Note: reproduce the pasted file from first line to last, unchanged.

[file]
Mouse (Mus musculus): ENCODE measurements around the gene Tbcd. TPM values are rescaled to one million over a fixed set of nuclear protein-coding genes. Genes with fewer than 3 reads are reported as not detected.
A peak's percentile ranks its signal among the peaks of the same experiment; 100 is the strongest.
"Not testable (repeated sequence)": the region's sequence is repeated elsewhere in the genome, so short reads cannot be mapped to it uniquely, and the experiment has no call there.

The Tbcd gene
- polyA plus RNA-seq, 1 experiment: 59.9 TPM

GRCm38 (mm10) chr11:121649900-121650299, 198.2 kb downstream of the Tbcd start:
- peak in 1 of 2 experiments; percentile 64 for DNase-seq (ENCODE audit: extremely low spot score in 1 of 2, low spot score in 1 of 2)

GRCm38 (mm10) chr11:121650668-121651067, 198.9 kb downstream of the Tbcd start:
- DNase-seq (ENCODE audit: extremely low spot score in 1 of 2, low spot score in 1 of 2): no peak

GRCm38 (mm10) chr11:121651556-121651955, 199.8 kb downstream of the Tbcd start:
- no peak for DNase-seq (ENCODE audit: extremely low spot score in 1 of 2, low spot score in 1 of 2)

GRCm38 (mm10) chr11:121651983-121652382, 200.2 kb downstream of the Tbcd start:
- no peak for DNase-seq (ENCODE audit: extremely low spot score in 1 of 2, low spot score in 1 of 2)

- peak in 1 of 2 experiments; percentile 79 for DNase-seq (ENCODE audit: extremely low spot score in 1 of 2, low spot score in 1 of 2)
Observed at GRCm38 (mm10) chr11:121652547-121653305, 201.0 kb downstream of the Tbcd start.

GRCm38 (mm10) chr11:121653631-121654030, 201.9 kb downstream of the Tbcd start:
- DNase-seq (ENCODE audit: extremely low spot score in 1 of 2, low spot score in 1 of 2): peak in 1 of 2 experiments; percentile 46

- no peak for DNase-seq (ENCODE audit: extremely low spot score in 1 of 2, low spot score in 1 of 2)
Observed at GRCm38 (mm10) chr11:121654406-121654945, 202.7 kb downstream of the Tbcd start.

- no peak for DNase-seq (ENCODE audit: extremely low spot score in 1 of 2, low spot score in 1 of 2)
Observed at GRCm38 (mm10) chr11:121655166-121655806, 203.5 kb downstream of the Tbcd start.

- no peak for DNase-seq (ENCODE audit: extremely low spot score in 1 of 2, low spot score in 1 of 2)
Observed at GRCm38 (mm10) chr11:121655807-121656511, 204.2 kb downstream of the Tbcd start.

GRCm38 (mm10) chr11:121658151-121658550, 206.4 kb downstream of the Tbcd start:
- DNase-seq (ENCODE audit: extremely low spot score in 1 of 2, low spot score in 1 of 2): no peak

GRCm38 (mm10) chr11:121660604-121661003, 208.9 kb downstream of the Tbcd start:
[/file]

Mouse (Mus musculus): ENCODE measurements around the gene Tbcd. TPM values are rescaled to one million over a fixed set of nuclear protein-coding genes. Genes with fewer than 3 reads are reported as not detected.
A peak's percentile ranks its signal among the peaks of the same experiment; 100 is the strongest.
"Not testable (repeated sequence)": the region's sequence is repeated elsewhere in the genome, so short reads cannot be mapped to it uniquely, and the experiment has no call there.

The Tbcd gene
- polyA plus RNA-seq, 1 experiment: 59.9 TPM

GRCm38 (mm10) chr11:121649900-121650299, 198.2 kb downstream of the Tbcd start:
- peak in 1 of 2 experiments; percentile 64 for DNase-seq (ENCODE audit: extremely low spot score in 1 of 2, low spot score in 1 of 2)

GRCm38 (mm10) chr11:121650668-121651067, 198.9 kb downstream of the Tbcd start:
- DNase-seq (ENCODE audit: extremely low spot score in 1 of 2, low spot score in 1 of 2): no peak

GRCm38 (mm10) chr11:121651556-121651955, 199.8 kb downstream of the Tbcd start:
- no peak for DNase-seq (ENCODE audit: extremely low spot score in 1 of 2, low spot score in 1 of 2)

GRCm38 (mm10) chr11:121651983-121652382, 200.2 kb downstream of the Tbcd start:
- no peak for DNase-seq (ENCODE audit: extremely low spot score in 1 of 2, low spot score in 1 of 2)

- peak in 1 of 2 experiments; percentile 79 for DNase-seq (ENCODE audit: extremely low spot score in 1 of 2, low spot score in 1 of 2)
Observed at GRCm38 (mm10) chr11:121652547-121653305, 201.0 kb downstream of the Tbcd start.

GRCm38 (mm10) chr11:121653631-121654030, 201.9 kb downstream of the Tbcd start:
- DNase-seq (ENCODE audit: extremely low spot score in 1 of 2, low spot score in 1 of 2): peak in 1 of 2 experiments; percentile 46

- no peak for DNase-seq (ENCODE audit: extremely low spot score in 1 of 2, low spot score in 1 of 2)
Observed at GRCm38 (mm10) chr11:121654406-121654945, 202.7 kb downstream of the Tbcd start.

- no peak for DNase-seq (ENCODE audit: extremely low spot score in 1 of 2, low spot score in 1 of 2)
Observed at GRCm38 (mm10) chr11:121655166-121655806, 203.5 kb downstream of the Tbcd start.

- no peak for DNase-seq (ENCODE audit: extremely low spot score in 1 of 2, low spot score in 1 of 2)
Observed at GRCm38 (mm10) chr11:121655807-121656511, 204.2 kb downstream of the Tbcd start.

GRCm38 (mm10) chr11:121658151-121658550, 206.4 kb downstream of the Tbcd start:
- DNase-seq (ENCODE audit: extremely low spot score in 1 of 2, low spot score in 1 of 2): no peak

GRCm38 (mm10) chr11:121660604-121661003, 208.9 kb downstream of the Tbcd start: